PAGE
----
19 Dec If you or anyone you know is lonely or struggling … 8 tips for supporting a mate!
Thanks to Tough Talk NZ
Men really want to talk, they just need the right environment, attitude, and questions to feel comfortable opening up.
So often people want to reach out to someone but don’t know how to start the conversation, hold a comfortable space, or know what to do when the conversation gets tough. All the tips I’m discussing are tailored for talking with men, but generally apply to women too, especially when a person identifies as being more masculine in nature. A major barrier to talking with men about their deepest challenges is our collective belief that men don’t want to communicate about how they’re feeling.
People always ask me:
“How do you find men willing to open up for your Tough Talk videos?”
The implication of this question seems to be that such men are a rare breed, yet this hasn’t been my experience at all. I regularly talk to men from a variety of backgrounds as I travel around New Zealand and many men leap at the opportunity to tell their stories.
Every so often I come across a man who could be described as “macho”. I find that as long as I use language they’re familiar with, ask open questions, remain respectful, and show a willingness to listen, then almost anyone will open up. The only exceptions have been when someone is really angry, anxious, sad, or simply not in the right mood to talk.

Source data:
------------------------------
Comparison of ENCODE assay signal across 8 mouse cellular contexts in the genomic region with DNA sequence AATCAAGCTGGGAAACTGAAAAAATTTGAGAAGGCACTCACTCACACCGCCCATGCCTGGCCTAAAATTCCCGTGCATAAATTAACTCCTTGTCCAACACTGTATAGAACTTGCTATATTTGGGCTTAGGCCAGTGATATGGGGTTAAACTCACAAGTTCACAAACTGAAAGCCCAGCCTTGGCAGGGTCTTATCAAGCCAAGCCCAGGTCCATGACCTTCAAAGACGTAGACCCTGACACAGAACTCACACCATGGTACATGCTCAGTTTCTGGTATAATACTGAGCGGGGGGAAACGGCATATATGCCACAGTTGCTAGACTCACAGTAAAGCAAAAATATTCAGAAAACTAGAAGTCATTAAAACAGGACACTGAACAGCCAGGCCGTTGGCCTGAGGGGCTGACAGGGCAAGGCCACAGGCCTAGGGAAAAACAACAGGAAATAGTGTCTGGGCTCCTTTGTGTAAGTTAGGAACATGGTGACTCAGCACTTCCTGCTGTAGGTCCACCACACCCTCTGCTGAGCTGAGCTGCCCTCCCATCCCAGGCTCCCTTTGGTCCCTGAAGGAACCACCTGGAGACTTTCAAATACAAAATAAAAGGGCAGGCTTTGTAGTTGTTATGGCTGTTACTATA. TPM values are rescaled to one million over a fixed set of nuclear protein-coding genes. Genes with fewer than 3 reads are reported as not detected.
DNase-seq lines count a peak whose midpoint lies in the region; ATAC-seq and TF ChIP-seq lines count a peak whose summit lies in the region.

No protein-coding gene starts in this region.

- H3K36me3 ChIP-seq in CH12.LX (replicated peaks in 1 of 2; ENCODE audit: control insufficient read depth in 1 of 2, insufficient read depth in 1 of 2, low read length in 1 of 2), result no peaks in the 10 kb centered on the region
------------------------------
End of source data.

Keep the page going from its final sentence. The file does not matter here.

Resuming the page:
TIP #1: It’s easier for a mate to open up while doing an activity.
It can be intimidating for someone to open up in response to an invitation “to talk”. Their mind often goes to wondering what they’ve done wrong. It’s much easier for someone to accept an invitation to do an activity.
Conversations flow better when people are engaged in activity while speaking. For hundreds of years men have stood side by side in silence and companionship as they hunted, primarily using their eyes and body to communicate. Like hunting, other activities can provide a medium for communication. Having something to partially focus on makes tough conversations less intense and opens opportunities for nonverbal communication.
Here’s some one on one activities for you to consider: throwing a ball, walking, playing cards, fishing, building, crafts, running, gardening, shooting hoops, biking…
…keep reading the full & original article HERE